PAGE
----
Monday, April 22, 2019

A Vindication of the Rights of Woman Discussion Post #3

Continuing with Chapters 6-11...

Chapters 6

Chapter six was about early education, of which Wollstonecraft recognized as essential to forming a child's character. Unfortunately, early education for girls treated them as "defects in nature," incapable of understanding deep issues. Girls were taught to be self-focused, which encouraged them to seek after attention. Women were consumed with thinking only of love, like they could not live without it.

Chapter 7

This chapter covered modesty, both of behavior and mind. Girls were taught modest outward behavior but not "purity of mind." If a woman's thoughts avoided sensibility, she would naturally behave modestly.
Make the heart clean, let it expand and feel for all that is human, instead of being narrowed by selfish passions...
The author argued that modesty must be maintained by both sexes, not just women alone. And she also talked about discretion, especially of personal privacy, like our bodies and bodily functions.

Chapter 8

In this chapter, Wollstonecraft focused on morality and maintaining a good reputation, which was important, but not when it consumed your every thought, as women were persuaded. Furthermore, according to Wollstonecraft, men were the ones who did not control their appetites; therefore, until men did, things may not become better for either sex.

Chapter 9

Wollstonecraft argued for equality in society and class. Women dependent on men, especially wealthy women, became "cunning, mean, and selfish" because they were more concerned with their personal attentions than their roles as mother.

On the one hand she complained that mothers passed their children off to nurses to raise up their babies, yet she also argued that women should be financially independent of men, able to enter politics and other professional fields. I would like to interject here that today women have these options to enter the workforce, and mothers are still sending their babies off to nurses to be raised; we call it daycare. So how has that helped?

Her point was that if men would "snap our chins, and be content with rational fellowship instead of slavish obedience, they would find us more observant..., more affectionate....., more faithful...., more reasonable..., better citizens."
We should love them with true affection, because we should learn to respect ourselves; and the peace of mind of a worthy man would not be interrupted by the idle vanity of his wife, nor the babes sent to nestle in a strange bosom, having never found a home in their mother's.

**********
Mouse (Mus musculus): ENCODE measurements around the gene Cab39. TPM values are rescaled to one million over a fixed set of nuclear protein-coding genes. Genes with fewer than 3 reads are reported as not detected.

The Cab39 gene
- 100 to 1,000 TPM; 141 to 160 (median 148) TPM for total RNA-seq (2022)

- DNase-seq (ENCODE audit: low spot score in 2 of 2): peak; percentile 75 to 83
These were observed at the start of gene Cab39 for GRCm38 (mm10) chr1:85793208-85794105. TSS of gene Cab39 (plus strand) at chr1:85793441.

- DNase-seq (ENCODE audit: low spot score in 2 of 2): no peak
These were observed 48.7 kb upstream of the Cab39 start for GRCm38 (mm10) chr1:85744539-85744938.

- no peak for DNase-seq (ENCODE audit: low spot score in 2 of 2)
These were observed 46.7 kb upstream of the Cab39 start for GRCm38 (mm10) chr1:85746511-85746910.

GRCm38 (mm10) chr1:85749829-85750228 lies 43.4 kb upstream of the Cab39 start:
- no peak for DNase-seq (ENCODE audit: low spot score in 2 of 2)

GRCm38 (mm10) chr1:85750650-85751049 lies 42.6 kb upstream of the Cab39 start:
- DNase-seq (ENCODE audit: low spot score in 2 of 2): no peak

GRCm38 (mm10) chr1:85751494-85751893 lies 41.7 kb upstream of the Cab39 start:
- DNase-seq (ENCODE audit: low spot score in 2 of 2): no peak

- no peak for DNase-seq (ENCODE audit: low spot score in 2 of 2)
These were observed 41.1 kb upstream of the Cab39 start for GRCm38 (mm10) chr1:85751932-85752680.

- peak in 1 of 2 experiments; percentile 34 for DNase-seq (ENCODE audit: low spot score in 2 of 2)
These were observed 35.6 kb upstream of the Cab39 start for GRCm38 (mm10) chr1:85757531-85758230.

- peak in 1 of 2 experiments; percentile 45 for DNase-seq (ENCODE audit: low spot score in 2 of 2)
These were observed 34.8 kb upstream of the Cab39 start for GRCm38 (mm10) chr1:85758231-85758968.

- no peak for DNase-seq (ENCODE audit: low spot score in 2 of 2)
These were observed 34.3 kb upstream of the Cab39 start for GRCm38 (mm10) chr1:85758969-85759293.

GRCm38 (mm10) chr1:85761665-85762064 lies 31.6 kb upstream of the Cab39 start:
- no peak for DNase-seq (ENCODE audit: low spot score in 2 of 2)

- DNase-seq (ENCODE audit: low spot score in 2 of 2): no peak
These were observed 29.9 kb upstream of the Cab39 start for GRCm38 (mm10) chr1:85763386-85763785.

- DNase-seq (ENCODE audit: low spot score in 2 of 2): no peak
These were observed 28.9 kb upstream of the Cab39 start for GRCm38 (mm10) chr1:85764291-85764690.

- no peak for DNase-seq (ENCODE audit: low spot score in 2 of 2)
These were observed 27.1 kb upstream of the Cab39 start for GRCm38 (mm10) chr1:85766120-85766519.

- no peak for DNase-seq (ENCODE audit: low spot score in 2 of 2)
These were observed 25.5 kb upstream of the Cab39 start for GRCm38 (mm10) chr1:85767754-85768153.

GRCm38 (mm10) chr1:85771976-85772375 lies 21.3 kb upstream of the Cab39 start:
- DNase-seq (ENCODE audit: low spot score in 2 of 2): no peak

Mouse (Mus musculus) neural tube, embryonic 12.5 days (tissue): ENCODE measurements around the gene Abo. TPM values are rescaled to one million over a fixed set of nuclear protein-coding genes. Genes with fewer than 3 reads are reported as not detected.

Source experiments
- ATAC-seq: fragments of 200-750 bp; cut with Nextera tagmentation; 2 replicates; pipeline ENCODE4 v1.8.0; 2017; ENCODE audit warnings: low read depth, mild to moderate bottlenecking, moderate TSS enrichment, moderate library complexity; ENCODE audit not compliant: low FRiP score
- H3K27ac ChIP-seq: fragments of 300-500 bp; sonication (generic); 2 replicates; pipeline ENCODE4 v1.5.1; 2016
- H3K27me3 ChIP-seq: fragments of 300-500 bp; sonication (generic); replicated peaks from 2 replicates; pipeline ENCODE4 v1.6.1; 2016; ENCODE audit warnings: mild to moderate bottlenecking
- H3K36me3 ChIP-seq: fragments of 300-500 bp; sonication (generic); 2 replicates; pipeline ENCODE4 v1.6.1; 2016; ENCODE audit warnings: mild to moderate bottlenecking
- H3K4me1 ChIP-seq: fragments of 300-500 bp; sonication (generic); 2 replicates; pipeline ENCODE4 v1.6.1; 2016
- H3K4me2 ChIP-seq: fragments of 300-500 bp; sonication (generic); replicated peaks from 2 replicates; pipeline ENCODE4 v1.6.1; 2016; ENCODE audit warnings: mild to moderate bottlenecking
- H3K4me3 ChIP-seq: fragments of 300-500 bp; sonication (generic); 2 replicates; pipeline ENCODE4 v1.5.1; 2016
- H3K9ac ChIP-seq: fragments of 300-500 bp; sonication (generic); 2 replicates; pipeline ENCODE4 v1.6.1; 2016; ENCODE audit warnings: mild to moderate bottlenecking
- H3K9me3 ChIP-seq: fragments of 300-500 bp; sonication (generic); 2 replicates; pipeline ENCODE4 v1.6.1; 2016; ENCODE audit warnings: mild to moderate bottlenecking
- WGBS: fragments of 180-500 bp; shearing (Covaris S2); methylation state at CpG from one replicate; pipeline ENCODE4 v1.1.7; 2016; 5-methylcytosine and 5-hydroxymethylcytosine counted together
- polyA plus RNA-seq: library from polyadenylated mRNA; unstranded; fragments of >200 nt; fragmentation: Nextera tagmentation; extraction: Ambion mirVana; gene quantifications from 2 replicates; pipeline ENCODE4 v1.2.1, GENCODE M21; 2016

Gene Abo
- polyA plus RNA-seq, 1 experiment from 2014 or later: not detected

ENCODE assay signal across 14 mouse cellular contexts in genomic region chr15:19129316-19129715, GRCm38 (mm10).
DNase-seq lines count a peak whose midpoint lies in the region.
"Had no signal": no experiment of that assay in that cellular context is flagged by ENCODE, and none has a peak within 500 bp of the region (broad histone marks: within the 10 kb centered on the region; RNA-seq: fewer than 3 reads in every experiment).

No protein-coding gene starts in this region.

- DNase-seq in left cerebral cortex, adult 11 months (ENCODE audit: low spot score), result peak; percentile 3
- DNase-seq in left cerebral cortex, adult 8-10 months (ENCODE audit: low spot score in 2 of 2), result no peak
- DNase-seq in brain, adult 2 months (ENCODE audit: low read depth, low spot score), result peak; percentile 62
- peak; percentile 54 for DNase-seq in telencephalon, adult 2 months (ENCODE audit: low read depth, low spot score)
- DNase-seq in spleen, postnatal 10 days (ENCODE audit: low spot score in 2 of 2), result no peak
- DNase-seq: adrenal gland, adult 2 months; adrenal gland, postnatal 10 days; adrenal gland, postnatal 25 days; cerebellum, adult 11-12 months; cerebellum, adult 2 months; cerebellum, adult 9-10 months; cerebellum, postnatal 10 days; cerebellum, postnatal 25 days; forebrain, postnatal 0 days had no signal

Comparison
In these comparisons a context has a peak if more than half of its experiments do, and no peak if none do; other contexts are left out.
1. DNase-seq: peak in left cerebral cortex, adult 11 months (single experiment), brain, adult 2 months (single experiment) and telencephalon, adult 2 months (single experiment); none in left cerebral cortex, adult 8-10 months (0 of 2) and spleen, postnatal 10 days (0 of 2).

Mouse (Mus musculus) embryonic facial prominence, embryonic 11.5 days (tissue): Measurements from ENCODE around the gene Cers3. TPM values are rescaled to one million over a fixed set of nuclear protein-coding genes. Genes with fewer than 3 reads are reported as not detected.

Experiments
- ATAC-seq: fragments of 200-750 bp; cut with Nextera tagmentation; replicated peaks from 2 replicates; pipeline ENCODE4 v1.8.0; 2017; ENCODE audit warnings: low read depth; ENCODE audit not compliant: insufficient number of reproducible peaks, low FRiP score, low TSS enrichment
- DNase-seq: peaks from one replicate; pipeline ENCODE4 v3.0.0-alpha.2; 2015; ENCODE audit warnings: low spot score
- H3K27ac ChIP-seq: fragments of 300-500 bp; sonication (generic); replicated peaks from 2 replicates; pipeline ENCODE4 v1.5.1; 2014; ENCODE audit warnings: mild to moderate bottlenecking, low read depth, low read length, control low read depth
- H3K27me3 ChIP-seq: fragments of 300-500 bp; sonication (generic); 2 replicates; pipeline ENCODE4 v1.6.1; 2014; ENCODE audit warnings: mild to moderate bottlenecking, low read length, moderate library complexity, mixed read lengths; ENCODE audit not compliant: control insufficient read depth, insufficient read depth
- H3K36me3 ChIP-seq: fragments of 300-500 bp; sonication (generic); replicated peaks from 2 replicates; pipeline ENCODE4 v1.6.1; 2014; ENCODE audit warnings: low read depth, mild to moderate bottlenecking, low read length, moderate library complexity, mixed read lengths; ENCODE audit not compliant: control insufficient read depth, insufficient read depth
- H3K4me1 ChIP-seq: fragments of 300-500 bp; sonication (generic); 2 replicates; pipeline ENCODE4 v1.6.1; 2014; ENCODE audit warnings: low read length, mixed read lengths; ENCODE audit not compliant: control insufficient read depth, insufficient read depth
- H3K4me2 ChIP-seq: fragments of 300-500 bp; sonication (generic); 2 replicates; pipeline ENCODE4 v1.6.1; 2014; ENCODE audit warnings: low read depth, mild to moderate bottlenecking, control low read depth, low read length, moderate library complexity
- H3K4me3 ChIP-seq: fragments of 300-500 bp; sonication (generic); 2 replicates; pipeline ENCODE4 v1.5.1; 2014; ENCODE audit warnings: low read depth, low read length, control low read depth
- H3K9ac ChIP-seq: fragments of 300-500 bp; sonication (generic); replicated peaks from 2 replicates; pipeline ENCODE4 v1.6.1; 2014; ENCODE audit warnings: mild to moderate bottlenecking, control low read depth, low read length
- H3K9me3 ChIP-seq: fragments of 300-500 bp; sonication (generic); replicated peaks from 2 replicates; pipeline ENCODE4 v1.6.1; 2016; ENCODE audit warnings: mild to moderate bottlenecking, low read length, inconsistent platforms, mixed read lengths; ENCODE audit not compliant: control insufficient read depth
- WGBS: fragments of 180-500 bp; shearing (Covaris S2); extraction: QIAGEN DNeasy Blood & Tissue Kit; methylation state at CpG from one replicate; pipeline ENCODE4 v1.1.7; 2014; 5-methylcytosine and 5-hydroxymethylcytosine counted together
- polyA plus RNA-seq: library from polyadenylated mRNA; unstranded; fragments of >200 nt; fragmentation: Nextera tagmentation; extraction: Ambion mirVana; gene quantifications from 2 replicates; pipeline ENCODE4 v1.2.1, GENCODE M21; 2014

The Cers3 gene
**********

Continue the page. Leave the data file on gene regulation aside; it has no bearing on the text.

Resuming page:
Chapter 10

Wollstonecraft claimed that parental affection was more like self-worship, in which children were perfect mirrors of their parents. She also believed that parental affection led to tyranny because parents expected total blind obedience of their children. And she also reminded us that mothers needed "good sense and independence of mind," not completely dependent on their husbands, to raise up descent children. She needed to autonomously know how to govern her household and manage her children.

Chapter 11

Finally, in this chapter, the author discussed duty to parents. Again, she noted parental tyranny. She believed that people, including parents, should be granted respect because of their virtue instead of automatic submission. Yes, children should be taught to obey parents until they were able to use good judgment themselves; but as soon as possible, they should be taught to obey reason.
The affections of children, are always selfish; they love their relatives, because they are beloved by them, and not on account of their virtues. Yet, till esteem and love are blended together....and reason made the foundation, morality will stumble at the threshold. 
Discussion Questions

1. Have you found any differences of opinions, yet? I had a few, as noted above, especially about raising children.  I am grateful women have choices today; however, it is a difficult balance when it comes to caring for our babies and deciding to continue our education or advance in a profession.

2. What do you think about her ideas in parenting? She believed that natural parental affection was more like self-worship. Do you agree? Why or why not?

3. Do you agree with the author's remarks on modesty, chastity, or discretion? Why or why not?


On a final note, I found the most interesting video, on accident. It uses science to support arguments that men and women are born with different natures, something that Wollstonecraft does not use. Our author believed that girls and women were shaped to think, desire, believe, and behave by outside forces. While she did believe in some male/female distinctions, her observations influenced her opinion that the differences were defined by male dominated views.

This video was really interesting, particularly because several of the examples contradict Wollstonecraft's arguments, especially #10, which claims that female babies of different ages were drawn to feminine toys, like dolls. In other words, this video supports Rousseau's arguments that girls are attracted to dolls. What do you think?

Check it out...

Fifty Real Differences Between Men and Women:


  1. What a coincidence; that video has been on my list of YouTube recommendations! Google must have noticed we're doing this readathon. :P I looked over the transcript and feel I'm perhaps not the best person to comment on it. But, here goes...